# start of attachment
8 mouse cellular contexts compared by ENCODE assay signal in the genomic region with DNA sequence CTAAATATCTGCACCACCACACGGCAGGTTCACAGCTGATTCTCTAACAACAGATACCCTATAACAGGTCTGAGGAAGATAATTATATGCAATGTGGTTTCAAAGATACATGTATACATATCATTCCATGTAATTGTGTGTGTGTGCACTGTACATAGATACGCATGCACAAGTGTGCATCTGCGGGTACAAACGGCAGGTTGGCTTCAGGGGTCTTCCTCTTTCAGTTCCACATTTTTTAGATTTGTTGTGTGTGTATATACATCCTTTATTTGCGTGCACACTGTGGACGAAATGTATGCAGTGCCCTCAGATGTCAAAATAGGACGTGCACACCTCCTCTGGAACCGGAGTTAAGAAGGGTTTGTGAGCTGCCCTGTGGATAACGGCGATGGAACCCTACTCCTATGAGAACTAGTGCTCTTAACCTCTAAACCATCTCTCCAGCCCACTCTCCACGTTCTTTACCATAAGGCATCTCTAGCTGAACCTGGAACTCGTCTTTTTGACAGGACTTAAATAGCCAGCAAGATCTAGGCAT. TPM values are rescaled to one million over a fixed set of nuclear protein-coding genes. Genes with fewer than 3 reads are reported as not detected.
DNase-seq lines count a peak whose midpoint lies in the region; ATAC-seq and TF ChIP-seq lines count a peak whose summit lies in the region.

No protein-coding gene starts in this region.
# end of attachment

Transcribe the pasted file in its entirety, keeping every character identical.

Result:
8 mouse cellular contexts compared by ENCODE assay signal in the genomic region with DNA sequence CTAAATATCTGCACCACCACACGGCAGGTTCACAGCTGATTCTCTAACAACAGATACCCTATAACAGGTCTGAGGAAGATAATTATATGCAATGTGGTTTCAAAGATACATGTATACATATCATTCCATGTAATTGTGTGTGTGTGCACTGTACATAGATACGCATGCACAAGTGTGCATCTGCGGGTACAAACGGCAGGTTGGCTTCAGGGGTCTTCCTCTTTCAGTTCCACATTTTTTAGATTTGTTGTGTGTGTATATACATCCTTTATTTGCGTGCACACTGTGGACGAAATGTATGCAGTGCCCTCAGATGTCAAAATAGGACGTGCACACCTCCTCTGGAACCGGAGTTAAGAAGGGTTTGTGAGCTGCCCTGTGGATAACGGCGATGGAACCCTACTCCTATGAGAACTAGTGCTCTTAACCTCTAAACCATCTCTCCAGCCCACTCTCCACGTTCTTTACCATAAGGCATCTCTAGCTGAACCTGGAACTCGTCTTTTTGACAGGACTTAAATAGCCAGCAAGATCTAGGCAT. TPM values are rescaled to one million over a fixed set of nuclear protein-coding genes. Genes with fewer than 3 reads are reported as not detected.
DNase-seq lines count a peak whose midpoint lies in the region; ATAC-seq and TF ChIP-seq lines count a peak whose summit lies in the region.

No protein-coding gene starts in this region.